A Goldman Sachs report released on Friday – ‘The Rise of Affluent India‘ – defines affluence as income of over $10,000 per annum, Rs 8.3 lakh in current exchange rates.Goldman analysts say this class numbers 60 million currently but will grow by a huge 67% to 100 million by 2027.
Currently just around 4% of the working population earns over $10,000 annually (a figure almost five times the per capita income of $2,100, around Rs 1,75,000), the report says. This class has expanded fast – 12% compounded annual growth between 2019 and 2023, compared with 1% increase in population in the same period.
The faster growth in affluence has also meant a significant increase in financial and physical assets, including equities, gold and property, during the last three years. “The increase has been the largest for equities and gold, while property prices have seen a higher rate of appreciation in the last three-four years,” it said.
Goldman analysts point to a 2.8 times jump in demat accounts to 114 million in 2023, and the rise in stock ownership (BSE 200 stocks) and mutual fund investment. Value of gold held by Indians soared 63% to $1.8 trillion between 2019 and 2023.
Other results: A sharper increase in demand for premium products across industries including FMCG, footwear, fashion, passenger vehicles and two-wheelers, better performance by companies focused on top income consumption. Sectors hitting the jackpot are jewellery, travel, premium retail and pricey healthcare.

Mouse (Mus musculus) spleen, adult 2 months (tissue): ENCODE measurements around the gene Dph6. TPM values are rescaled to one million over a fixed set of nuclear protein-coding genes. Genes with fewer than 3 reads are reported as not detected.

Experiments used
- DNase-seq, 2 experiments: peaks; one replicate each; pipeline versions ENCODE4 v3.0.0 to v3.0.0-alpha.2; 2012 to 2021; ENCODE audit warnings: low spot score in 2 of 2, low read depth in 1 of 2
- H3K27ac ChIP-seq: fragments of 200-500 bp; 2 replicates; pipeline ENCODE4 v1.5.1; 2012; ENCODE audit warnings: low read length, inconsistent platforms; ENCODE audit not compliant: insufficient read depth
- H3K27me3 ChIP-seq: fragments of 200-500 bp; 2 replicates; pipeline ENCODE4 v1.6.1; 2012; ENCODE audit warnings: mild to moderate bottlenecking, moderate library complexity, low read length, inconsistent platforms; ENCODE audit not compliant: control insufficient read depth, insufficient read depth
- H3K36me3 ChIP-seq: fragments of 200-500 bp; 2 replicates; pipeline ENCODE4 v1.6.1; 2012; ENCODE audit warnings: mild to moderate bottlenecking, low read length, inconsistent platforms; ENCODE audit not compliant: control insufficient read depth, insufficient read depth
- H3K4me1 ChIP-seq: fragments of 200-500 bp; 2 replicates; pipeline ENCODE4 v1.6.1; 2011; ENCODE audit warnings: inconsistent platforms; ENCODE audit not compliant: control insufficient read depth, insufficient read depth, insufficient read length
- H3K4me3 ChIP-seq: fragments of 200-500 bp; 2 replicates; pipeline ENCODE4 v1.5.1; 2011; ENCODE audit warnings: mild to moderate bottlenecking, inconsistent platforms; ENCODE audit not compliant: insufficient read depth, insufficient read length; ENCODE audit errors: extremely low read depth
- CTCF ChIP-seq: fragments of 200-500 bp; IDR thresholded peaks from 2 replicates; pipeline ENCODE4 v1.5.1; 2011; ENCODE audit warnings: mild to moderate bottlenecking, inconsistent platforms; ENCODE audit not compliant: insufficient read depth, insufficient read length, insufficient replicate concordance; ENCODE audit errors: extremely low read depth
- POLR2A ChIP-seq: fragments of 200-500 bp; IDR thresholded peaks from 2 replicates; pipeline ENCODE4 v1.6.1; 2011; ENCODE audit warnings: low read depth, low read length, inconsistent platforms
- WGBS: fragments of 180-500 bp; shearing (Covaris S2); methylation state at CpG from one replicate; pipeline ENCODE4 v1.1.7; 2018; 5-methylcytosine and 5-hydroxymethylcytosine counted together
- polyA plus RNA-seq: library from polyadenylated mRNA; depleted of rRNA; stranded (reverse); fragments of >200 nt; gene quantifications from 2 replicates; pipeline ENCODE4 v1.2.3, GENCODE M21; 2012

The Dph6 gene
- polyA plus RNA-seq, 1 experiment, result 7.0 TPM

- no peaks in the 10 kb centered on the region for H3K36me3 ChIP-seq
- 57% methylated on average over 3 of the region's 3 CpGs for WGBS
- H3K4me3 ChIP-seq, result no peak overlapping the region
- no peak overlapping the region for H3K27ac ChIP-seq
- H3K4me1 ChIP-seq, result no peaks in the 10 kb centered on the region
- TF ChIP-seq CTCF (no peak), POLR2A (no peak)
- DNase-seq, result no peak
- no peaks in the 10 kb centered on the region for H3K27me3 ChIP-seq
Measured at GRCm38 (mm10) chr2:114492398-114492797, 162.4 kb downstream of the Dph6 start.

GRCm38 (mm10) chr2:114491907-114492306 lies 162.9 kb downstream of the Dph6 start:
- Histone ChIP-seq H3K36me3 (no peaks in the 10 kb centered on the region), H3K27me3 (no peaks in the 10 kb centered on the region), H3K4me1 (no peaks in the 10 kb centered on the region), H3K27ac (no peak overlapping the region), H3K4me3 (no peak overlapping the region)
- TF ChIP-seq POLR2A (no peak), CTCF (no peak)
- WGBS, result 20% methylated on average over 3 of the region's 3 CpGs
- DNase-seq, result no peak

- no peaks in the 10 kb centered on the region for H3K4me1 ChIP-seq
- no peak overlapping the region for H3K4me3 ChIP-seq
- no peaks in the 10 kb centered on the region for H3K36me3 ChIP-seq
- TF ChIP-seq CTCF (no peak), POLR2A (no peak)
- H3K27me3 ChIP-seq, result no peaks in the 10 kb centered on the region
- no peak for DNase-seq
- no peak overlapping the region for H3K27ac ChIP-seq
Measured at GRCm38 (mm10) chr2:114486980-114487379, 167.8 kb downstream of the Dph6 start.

Even company product portfolios are feeling the change. So, not only has Nestle grown faster than Hindustan Unilever, HUL’s premium portfolio has grown faster than its overall revenue. Using credit card spend as a proxy for consumption by affluents, the report notes credit card ownership has increased 80% since FY19 and credit card spend has jumped 250% in the same period (the calculation is based on trailing 12-month average).
Crucially, Goldman analysts argue this top-end consumption boom is here to stay. Leisure, out-of-home food, jewellery, institutional medical services and durables are sectors that will gain most as affluence grows. They also dismiss Covid as a factor. “The initial hypothesis was that the divergence in consumption for companies that address top-end consumption compared to those that address broad-based consumption was due to the impact of Covid restrictions. Covid restrictions had a greater impact on low-income jobs like those in the service industries, such as, hotels and restaurants. However, Covid restrictions were fully lifted in early 2022, and yet the divergence in growth rates has continued till the end of 2023. We are now 24 months post the lifting of all restrictions, and most services shut down during Covid have fully opened up. The divergence was not just caused by Covid restrictions, but by fundamentally faster growth of ‘Affluent India’…”
The report identified changes in government’s tax policy, a correction in stock and gold prices and competition for established companies from new entrants as potential risks.